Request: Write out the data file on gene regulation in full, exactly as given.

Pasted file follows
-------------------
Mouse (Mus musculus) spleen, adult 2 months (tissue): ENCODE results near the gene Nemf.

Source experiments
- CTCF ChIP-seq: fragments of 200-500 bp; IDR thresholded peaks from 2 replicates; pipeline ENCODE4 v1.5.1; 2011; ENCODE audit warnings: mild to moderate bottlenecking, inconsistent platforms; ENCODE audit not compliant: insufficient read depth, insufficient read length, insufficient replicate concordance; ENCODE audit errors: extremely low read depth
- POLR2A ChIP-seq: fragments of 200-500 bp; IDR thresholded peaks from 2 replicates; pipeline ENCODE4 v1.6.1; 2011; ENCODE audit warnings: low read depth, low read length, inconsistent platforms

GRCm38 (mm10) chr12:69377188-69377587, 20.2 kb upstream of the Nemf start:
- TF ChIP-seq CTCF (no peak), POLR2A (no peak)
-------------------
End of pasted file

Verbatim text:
Mouse (Mus musculus) spleen, adult 2 months (tissue): ENCODE results near the gene Nemf.

Source experiments
- CTCF ChIP-seq: fragments of 200-500 bp; IDR thresholded peaks from 2 replicates; pipeline ENCODE4 v1.5.1; 2011; ENCODE audit warnings: mild to moderate bottlenecking, inconsistent platforms; ENCODE audit not compliant: insufficient read depth, insufficient read length, insufficient replicate concordance; ENCODE audit errors: extremely low read depth
- POLR2A ChIP-seq: fragments of 200-500 bp; IDR thresholded peaks from 2 replicates; pipeline ENCODE4 v1.6.1; 2011; ENCODE audit warnings: low read depth, low read length, inconsistent platforms

GRCm38 (mm10) chr12:69377188-69377587, 20.2 kb upstream of the Nemf start:
- TF ChIP-seq CTCF (no peak), POLR2A (no peak)